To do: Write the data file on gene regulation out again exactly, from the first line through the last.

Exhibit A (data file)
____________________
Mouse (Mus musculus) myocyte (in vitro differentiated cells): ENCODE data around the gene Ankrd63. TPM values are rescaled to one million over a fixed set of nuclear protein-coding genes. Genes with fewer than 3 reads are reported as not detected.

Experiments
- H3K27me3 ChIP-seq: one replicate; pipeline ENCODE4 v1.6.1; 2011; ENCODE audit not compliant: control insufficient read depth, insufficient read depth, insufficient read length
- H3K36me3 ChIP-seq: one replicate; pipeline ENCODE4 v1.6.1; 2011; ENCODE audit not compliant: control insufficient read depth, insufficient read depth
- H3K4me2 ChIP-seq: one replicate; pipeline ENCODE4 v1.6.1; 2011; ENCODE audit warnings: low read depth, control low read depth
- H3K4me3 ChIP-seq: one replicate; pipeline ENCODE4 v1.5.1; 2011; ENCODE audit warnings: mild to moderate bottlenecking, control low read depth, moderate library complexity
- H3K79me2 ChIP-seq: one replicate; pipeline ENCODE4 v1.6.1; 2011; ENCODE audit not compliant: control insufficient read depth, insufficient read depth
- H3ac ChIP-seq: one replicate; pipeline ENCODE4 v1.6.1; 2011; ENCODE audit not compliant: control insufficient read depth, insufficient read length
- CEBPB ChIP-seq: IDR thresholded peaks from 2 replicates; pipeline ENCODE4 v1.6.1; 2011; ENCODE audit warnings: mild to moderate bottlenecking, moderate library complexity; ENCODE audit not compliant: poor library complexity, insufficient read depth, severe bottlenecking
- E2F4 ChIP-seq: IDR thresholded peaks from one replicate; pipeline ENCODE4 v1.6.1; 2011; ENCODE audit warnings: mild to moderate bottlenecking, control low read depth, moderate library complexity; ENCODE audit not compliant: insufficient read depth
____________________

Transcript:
Mouse (Mus musculus) myocyte (in vitro differentiated cells): ENCODE data around the gene Ankrd63. TPM values are rescaled to one million over a fixed set of nuclear protein-coding genes. Genes with fewer than 3 reads are reported as not detected.

Experiments
- H3K27me3 ChIP-seq: one replicate; pipeline ENCODE4 v1.6.1; 2011; ENCODE audit not compliant: control insufficient read depth, insufficient read depth, insufficient read length
- H3K36me3 ChIP-seq: one replicate; pipeline ENCODE4 v1.6.1; 2011; ENCODE audit not compliant: control insufficient read depth, insufficient read depth
- H3K4me2 ChIP-seq: one replicate; pipeline ENCODE4 v1.6.1; 2011; ENCODE audit warnings: low read depth, control low read depth
- H3K4me3 ChIP-seq: one replicate; pipeline ENCODE4 v1.5.1; 2011; ENCODE audit warnings: mild to moderate bottlenecking, control low read depth, moderate library complexity
- H3K79me2 ChIP-seq: one replicate; pipeline ENCODE4 v1.6.1; 2011; ENCODE audit not compliant: control insufficient read depth, insufficient read depth
- H3ac ChIP-seq: one replicate; pipeline ENCODE4 v1.6.1; 2011; ENCODE audit not compliant: control insufficient read depth, insufficient read length
- CEBPB ChIP-seq: IDR thresholded peaks from 2 replicates; pipeline ENCODE4 v1.6.1; 2011; ENCODE audit warnings: mild to moderate bottlenecking, moderate library complexity; ENCODE audit not compliant: poor library complexity, insufficient read depth, severe bottlenecking
- E2F4 ChIP-seq: IDR thresholded peaks from one replicate; pipeline ENCODE4 v1.6.1; 2011; ENCODE audit warnings: mild to moderate bottlenecking, control low read depth, moderate library complexity; ENCODE audit not compliant: insufficient read depth